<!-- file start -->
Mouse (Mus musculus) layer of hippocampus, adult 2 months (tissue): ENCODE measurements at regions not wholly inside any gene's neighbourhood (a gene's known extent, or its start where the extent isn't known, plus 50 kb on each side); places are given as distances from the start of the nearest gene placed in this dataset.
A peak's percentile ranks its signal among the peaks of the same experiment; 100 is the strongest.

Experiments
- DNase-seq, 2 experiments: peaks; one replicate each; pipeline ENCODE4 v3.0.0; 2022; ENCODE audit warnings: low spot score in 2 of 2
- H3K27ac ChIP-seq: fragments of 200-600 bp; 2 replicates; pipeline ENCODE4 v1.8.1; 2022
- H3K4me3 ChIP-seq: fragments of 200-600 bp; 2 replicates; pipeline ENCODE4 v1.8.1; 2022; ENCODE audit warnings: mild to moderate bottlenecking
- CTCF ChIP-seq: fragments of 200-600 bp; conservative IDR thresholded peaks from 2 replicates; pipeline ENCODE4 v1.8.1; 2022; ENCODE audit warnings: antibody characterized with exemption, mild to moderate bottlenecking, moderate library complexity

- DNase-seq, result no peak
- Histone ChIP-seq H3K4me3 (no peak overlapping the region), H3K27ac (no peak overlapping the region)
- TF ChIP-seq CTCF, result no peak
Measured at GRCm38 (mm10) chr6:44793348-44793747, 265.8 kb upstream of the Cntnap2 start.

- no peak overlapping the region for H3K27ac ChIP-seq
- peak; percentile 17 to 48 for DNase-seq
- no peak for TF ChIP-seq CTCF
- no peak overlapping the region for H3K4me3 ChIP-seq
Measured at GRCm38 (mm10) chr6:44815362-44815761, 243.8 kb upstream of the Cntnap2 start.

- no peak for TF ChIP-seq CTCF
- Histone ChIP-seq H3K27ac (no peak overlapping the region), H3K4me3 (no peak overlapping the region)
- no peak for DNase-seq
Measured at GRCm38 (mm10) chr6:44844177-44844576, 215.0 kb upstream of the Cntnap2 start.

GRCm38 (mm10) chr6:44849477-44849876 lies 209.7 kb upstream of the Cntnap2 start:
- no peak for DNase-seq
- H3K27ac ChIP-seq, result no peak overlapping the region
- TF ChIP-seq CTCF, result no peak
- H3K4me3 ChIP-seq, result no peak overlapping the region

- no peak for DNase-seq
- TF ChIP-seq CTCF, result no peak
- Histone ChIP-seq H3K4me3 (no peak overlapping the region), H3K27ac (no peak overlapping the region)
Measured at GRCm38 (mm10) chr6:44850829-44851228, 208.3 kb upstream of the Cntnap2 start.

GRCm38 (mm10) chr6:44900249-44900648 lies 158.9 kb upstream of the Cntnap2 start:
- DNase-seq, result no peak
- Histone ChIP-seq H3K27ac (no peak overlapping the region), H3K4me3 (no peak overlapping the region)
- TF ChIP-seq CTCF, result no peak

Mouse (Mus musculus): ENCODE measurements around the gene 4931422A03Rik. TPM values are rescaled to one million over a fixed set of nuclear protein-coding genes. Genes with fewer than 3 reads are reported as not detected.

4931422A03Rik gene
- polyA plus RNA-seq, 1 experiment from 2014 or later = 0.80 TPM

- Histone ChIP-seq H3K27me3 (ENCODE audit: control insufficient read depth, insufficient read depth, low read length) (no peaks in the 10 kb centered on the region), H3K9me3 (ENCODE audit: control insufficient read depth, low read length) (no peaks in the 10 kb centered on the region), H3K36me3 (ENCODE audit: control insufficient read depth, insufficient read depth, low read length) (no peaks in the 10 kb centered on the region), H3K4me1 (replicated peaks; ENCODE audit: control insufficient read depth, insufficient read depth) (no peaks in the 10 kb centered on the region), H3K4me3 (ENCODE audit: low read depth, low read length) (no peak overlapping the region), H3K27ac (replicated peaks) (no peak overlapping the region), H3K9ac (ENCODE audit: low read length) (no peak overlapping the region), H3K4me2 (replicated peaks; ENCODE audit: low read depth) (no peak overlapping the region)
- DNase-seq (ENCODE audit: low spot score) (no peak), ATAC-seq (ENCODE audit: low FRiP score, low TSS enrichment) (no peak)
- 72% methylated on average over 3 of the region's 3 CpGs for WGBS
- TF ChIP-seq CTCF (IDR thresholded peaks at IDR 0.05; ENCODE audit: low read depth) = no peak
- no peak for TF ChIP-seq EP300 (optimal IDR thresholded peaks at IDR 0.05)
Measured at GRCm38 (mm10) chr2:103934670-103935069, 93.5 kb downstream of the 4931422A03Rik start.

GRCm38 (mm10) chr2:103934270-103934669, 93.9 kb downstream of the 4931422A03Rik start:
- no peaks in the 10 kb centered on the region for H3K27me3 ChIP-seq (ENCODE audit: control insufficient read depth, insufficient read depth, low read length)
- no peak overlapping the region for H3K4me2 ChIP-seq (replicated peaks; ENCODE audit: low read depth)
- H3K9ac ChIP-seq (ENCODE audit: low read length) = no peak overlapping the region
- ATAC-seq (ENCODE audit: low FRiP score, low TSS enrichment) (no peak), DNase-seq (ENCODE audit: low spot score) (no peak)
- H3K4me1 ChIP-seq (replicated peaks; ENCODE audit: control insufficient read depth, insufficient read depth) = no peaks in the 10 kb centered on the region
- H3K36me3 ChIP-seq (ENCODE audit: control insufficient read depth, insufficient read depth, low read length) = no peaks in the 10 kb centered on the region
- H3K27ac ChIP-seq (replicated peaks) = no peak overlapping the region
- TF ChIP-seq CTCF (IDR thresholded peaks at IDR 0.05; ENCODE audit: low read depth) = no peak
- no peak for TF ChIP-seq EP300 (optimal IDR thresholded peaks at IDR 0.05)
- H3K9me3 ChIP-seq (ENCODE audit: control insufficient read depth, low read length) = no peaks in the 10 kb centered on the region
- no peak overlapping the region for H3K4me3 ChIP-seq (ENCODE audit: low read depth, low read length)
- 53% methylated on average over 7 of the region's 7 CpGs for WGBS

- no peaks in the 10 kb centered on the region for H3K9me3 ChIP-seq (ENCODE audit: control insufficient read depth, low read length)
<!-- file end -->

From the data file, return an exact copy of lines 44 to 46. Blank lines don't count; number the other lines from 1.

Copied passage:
- no peaks in the 10 kb centered on the region for H3K27me3 ChIP-seq (ENCODE audit: control insufficient read depth, insufficient read depth, low read length)
- no peak overlapping the region for H3K4me2 ChIP-seq (replicated peaks; ENCODE audit: low read depth)
- H3K9ac ChIP-seq (ENCODE audit: low read length) = no peak overlapping the region